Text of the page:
On October 13, 1948, Lieutenant Strickland (first name unknown) took his Eyemo camera and stationed himself on the east side of Manhattan, near 42nd street. He then proceeded to photograph various views of the neighborhood's mass transit stations for reasons that are something of a mystery (though I have my theories). The views are, for the most part, static and artless recordings of various public transit hubs and the people who use them. My guess is that Lt. Strickland was one of the many armed-services trained cameramen who, upon their return to civilian life, tried to find a way to put their very specific (but somewhat limited) craft to use. These were the people who shot the amazing footage that turns up on all those WW2 IN COLOR shows on History Channel and it was probably frustrating for them to have captured such historic events, made it back home, and not quite known what to do with themselves or their Eyemos.

Eyemo 35mm Camera

I have a feeling this footage was intended to be general "stock house" stuff, background plates that movie studios would buy by the yard to be used as transitional shots in movies set in New York but filmed in Hollywood. (There was almost no on-location filming done in NYC until the 50s). Perhaps Lt. Strickland worked for a specific company, but somehow I doubt it. This footage feels free-lancy to me, as if he'd heard that there was a sudden demand for views of mass transit intersections and so he high-tailed it to 42nd street and, in one afternoon, shot as much as he thought he could sell to the local stock house.

First he gives us several views of a subway entrance (and exit) at an unidentified corner which, given the locales that follow, was probably the number 6 train at 43rd and Lexington. By parking the camera there and simply letting it roll as people go about their everyday life, Strickland inadvertently gives us a hypnotic view of existence in all its banality on a fall day in the late forties. Most people ignore the camera (though a few look at it with irritation) and go blithely on their way, unaware that they will one day be watched and written about on something called a computer in the then-unimaginable twenty-first century. Some things to notice: there are many more short people than there are now and there is no texting or cell-phoning. Men's ties were short and silly looking. Women are, for the most part, plump and frumpily dressed. All men wear hats. All--or most--of these people are now dead.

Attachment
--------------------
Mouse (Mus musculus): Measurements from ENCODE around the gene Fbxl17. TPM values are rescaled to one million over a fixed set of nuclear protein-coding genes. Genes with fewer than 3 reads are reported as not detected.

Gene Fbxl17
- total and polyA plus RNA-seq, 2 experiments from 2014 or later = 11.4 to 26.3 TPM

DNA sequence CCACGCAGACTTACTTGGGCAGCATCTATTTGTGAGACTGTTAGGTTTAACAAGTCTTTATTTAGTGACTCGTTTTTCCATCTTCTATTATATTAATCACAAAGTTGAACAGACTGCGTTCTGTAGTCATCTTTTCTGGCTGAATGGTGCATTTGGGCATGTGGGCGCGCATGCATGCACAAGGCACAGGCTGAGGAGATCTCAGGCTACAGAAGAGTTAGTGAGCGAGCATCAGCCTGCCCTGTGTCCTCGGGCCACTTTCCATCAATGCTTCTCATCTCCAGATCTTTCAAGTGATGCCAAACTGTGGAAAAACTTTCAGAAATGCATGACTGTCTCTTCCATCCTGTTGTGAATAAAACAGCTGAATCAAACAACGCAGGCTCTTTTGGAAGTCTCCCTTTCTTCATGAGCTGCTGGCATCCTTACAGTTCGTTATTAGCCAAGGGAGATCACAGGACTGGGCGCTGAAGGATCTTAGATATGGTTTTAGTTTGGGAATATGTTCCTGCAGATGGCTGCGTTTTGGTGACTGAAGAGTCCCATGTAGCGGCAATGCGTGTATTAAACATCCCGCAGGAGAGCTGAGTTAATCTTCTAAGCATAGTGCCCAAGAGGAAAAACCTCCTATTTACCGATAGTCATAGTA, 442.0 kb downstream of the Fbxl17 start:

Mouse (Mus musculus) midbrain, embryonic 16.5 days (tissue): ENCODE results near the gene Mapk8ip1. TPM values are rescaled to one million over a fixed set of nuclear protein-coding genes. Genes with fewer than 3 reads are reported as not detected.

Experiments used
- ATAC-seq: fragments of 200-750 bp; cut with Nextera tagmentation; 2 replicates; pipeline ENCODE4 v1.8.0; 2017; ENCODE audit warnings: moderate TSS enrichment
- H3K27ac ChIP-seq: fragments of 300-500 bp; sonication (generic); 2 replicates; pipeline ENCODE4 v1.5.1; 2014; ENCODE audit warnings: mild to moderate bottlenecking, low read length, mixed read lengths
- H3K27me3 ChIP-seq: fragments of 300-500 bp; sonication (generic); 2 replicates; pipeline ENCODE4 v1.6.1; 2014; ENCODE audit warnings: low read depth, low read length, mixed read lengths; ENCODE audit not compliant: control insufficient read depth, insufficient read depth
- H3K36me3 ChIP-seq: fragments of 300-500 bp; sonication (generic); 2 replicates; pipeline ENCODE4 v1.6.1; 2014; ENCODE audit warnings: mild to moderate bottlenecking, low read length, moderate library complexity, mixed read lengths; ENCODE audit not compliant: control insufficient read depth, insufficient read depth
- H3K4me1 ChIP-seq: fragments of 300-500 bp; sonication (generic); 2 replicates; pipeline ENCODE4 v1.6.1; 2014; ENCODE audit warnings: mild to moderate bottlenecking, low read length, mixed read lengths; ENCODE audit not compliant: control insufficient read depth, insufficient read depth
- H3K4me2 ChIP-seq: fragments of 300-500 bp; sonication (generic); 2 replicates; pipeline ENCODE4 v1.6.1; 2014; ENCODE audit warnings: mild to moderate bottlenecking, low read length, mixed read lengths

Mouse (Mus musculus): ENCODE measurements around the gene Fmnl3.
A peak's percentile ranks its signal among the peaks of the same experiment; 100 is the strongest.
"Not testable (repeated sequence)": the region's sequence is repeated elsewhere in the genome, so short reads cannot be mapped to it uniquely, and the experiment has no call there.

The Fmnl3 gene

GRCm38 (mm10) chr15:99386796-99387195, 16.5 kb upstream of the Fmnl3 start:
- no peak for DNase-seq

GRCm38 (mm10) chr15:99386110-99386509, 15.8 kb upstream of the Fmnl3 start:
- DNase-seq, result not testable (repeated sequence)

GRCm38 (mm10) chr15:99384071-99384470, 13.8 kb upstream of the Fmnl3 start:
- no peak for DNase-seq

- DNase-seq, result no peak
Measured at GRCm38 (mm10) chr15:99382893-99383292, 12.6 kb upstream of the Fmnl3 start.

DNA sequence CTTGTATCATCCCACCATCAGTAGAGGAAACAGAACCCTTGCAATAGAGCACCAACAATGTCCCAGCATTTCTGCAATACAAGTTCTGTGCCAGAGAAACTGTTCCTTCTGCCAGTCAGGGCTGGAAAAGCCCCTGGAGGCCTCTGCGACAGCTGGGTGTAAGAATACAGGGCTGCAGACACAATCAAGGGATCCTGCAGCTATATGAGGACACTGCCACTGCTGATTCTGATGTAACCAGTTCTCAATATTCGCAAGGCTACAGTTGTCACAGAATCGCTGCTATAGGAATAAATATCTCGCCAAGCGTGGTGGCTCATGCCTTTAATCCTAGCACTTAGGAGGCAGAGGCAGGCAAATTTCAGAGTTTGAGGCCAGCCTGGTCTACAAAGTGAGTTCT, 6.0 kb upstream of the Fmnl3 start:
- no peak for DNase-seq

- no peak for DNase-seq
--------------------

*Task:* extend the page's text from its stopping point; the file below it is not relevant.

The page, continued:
After the subway entrance, Strickland moves to 42nd Street, faces east, and gives us a view of the Elevated train that once ran on Third Avenue. (You can see the sign for a store marked "Waldorf", which relates to the semi-nearby Waldorf Hotel--the store was probably a pharmacy. You can also see the Automat, which makes me idiotically happy). As the El was taken down in the mid-fifties, this footage is quite a lovely thing to have. I've stared down this very block many times and tried to imagine an Elevated train bisecting the view and never had much success at it--it just seems so incredibly wrong for the east side of midtown. But looking at it here, it's just an everyday view of what was then a very different Manhattan.

Strickland then walks further east, passes under the El and turns around, giving us a westward facing view of the El and the city behind it. After a bit of this, he climbs to the top of the El steps with his handy little Eyemo and captures the platform--also a wonderful view as we can see the tops of the Chrysler and GE buildings and get some nice long looks at the actual train, which is filled with windows and looks quite pleasant in a rickety sort of way. Finally he gets sick of public transportation, leaves the platform, walks west on 42nd all the way to Fifth Avenue and parks in front of the New York Public library. A few not very well framed views of that distinguished and virtually unchanged building and he heads north, capturing my favorite of all his shots of the day, the then-two way traffic that ran along Fifth. It's hard for most people to believe that Fifth (and Madison) Avenues were once well functioning two-way streets and that they weren't somehow wider than they are now. But as you can see from Lt. Strickland's footage, such was the case.

After this, Strickland headed to the stock house, showed them his stuff and happily made a sale! How else would we have this footage today if he hadn't? He took the money, dropped into a bar on Third Avenue, downed a Boilermaker and headed home--via the El--to wherever he was living, to proceed into whatever future awaited him...

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